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IT’S beginning to look a lot like Christmas – so we’ve rustled up a few alternative ideas to help you celebrate the season without having to resort to the worst of the würst. Artisan eats and drinks are here for the taking, alongside unique gifts by artists and makers, crafty ideas for creating your own decs, and your chance to grab festive films and free pizza. You’re welcome.
Alternative Christmas markets #1
Every weekend until the one before Christmas, the Great Northern Makers Market will be setting out its stalls on Saturday (11am- 7pm) and Sunday (11am-6pm). Don’t worry – just because the words ‘Christmas’ and ‘market’ have been uttered in the same sentence, it’s not all cheeky hot Vimtos and crap karaoke (see Gordo's report here): the blurb promises you can ‘get away from the hustle and bustle of the city centre markets’ at this artisan alternative. Until 22nd December, this first festive version of the popular Makers Market (which also pops up in the Northern Quarter, West Didsbury, Chorlton and plenty more locations) promises carol-singing choirs, crafts from award-winning creatives and independent traders, small batch booze from Ribble Valley Craft Gins, where the gingerbread should help you get in the Christmas spirit, and plant-based baked goods from the likes of Sweet Something Vegan. Mince-free mince pies, anyone? Oh…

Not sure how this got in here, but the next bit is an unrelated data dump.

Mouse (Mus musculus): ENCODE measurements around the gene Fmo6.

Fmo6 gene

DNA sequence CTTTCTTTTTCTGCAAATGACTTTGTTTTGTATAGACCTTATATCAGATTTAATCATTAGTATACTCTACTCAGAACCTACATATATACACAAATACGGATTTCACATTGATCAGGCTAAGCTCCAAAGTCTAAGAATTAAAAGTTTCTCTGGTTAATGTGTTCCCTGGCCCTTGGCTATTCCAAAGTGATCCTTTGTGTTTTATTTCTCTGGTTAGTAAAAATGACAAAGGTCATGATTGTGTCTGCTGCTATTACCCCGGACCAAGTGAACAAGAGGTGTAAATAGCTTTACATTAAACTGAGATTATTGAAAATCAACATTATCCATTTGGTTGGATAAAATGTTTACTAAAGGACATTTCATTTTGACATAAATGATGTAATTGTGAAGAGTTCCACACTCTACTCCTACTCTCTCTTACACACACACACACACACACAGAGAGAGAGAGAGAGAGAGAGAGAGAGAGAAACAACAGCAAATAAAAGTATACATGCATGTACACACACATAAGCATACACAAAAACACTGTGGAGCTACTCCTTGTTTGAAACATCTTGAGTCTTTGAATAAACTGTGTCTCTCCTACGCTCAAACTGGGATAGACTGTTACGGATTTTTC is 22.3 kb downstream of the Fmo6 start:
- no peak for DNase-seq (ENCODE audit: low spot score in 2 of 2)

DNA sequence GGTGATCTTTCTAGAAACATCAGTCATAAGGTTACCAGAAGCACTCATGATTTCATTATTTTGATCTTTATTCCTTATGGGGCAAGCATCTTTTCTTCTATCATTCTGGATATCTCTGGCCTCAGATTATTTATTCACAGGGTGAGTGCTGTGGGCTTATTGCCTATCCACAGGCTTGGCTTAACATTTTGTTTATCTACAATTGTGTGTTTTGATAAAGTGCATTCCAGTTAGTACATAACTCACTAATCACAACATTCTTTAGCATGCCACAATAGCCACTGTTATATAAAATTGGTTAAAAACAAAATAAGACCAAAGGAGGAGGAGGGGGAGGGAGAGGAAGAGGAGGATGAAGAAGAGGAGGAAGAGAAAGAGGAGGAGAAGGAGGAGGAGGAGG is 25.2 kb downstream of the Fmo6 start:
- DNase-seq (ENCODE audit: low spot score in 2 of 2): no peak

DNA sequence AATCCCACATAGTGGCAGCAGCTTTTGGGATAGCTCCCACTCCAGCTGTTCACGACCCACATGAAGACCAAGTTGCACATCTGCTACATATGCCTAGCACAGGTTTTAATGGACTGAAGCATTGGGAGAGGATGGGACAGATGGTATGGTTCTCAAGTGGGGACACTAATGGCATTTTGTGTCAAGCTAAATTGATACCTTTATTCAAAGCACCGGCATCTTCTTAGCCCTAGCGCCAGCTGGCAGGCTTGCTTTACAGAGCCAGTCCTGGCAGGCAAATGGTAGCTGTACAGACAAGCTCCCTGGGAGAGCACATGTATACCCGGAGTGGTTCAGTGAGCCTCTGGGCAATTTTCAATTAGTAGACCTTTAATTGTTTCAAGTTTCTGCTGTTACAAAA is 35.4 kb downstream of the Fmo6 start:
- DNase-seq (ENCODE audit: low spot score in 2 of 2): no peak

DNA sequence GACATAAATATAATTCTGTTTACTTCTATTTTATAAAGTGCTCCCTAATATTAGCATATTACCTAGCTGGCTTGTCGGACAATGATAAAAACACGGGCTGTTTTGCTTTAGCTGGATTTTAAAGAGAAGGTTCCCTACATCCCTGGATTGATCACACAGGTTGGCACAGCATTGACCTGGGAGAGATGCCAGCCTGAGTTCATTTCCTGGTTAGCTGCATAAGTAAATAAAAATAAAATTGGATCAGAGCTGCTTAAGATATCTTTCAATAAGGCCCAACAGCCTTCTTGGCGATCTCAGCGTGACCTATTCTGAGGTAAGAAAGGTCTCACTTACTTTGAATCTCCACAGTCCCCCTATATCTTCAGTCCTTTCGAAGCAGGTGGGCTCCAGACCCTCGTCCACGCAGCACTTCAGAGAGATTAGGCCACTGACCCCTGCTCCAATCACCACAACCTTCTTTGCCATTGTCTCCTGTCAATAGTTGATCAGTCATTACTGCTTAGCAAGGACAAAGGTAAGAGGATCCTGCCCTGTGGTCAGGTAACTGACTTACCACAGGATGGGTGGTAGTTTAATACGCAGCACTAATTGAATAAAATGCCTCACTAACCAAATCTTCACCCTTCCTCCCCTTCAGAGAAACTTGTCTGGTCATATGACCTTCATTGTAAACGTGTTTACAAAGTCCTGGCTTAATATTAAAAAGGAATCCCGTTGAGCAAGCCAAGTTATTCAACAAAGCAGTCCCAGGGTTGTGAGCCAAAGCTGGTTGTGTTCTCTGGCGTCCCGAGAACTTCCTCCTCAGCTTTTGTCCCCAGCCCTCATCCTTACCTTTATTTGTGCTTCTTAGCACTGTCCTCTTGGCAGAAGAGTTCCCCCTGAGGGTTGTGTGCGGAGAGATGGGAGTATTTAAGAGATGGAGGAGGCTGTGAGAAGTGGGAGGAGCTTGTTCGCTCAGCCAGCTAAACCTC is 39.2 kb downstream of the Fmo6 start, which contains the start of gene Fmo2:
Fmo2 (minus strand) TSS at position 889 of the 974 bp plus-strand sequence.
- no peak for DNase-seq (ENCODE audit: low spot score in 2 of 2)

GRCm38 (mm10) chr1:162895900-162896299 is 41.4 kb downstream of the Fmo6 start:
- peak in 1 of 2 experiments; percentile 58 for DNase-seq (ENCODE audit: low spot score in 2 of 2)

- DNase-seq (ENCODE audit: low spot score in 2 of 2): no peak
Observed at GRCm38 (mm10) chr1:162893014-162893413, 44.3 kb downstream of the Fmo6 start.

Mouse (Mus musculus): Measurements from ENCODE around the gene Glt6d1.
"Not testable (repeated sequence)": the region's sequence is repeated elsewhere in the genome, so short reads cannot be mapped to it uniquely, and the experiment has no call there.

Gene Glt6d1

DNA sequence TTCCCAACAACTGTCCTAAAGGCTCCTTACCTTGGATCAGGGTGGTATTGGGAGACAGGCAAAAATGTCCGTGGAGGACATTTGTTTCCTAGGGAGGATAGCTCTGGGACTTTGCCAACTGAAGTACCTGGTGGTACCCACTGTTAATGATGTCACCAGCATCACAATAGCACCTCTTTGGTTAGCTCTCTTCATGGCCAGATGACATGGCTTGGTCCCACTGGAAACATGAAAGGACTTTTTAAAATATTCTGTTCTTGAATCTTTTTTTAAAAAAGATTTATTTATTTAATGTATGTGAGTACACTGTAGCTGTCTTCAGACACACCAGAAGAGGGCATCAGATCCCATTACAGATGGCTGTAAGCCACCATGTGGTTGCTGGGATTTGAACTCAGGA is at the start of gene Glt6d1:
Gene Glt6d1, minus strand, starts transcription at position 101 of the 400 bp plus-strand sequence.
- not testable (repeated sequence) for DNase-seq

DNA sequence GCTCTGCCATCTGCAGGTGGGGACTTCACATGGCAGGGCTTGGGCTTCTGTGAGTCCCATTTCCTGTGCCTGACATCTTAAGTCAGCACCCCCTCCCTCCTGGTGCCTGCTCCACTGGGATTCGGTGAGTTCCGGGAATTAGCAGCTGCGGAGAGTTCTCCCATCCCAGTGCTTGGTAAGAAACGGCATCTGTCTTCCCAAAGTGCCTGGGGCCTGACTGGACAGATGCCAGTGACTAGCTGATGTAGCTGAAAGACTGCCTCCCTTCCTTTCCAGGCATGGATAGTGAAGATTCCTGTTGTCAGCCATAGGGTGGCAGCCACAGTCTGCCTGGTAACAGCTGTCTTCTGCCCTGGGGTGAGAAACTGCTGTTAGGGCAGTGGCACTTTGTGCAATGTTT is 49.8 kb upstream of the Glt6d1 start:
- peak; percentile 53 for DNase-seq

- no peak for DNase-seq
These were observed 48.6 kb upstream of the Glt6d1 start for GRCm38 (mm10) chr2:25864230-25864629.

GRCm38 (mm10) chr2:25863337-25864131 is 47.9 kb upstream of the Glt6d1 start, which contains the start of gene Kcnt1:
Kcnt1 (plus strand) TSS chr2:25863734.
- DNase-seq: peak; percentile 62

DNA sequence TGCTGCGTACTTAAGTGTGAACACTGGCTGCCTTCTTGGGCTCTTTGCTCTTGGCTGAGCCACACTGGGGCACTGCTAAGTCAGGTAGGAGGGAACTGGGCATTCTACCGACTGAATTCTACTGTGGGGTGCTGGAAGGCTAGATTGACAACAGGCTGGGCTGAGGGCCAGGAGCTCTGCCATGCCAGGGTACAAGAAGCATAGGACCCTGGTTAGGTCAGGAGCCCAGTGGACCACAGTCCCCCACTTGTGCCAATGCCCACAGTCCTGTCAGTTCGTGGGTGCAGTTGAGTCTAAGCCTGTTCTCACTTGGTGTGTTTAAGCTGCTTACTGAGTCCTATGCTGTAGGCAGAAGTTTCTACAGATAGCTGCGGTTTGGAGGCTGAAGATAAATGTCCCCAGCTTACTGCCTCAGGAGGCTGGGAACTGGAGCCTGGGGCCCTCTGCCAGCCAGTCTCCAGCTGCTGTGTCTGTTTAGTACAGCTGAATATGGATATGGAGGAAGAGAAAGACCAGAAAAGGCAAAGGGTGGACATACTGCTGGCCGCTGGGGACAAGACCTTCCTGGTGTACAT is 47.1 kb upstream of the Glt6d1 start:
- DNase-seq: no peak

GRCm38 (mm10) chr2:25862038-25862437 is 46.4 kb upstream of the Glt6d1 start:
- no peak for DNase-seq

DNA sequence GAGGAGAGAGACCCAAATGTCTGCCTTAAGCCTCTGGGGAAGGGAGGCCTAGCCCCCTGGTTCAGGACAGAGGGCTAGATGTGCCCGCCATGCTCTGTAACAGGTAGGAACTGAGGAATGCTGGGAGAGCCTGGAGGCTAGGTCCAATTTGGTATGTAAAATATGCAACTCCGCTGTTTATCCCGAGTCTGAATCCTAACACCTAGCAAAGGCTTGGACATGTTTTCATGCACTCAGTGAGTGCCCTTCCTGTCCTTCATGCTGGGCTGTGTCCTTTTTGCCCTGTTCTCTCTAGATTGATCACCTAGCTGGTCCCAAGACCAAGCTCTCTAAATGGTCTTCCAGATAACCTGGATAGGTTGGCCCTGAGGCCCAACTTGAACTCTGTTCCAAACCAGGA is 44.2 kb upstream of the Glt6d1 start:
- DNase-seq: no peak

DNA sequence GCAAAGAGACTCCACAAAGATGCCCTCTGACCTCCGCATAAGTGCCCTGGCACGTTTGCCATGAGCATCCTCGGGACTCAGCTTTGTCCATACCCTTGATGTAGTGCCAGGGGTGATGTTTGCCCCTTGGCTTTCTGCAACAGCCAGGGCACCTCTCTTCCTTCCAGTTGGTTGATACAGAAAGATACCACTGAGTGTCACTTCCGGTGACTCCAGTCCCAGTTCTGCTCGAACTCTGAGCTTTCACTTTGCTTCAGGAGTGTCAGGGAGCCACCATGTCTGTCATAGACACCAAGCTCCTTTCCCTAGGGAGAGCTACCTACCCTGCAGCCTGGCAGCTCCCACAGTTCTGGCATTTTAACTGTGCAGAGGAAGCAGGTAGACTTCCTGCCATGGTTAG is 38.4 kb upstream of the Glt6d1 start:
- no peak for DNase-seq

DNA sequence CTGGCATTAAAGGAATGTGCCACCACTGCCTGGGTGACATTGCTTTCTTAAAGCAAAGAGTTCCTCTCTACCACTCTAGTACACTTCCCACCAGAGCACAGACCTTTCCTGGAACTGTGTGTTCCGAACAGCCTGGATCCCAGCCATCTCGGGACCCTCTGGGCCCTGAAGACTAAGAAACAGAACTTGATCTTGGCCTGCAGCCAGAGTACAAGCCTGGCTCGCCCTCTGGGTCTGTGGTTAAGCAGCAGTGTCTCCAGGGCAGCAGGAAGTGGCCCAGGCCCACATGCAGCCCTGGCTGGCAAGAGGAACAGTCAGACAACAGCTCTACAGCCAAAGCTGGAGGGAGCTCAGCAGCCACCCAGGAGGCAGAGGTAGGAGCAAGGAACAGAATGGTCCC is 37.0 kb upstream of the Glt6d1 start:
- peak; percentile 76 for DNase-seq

Alternative Christmas markets #2
Kampus Christmas – not to be confused with Krampus Christmas, which is a whole scary other thing – is landing on Friday 29th November with its own ‘alternative’ Christmas market, this one on Aytoun Street. Organised by indie street food festival GRUB, Stall at Kampus will bring together some of the city’s best artists and artisans, so you can browse and booze every Friday, Saturday and Sunday until 22nd December. Alongside GRUB’s new bottle shop OFFY in the £250 million garden neighbourhood, currently being developed by Henry Boot Developments and CAPITAL&CENTRIC, you can choose from 12 lines of local craft beer from Squawk Brewing Co, Pomona Island and Runaway Brewery, mulled wine or hot cider. Food wise, think vegan ‘fish’ and chips from The Bootle Oyster, fresh wood-fired pizzas from Pitch Pizza, deep-fried calzone from Fritto and beef sarnies from Shoot The Bull.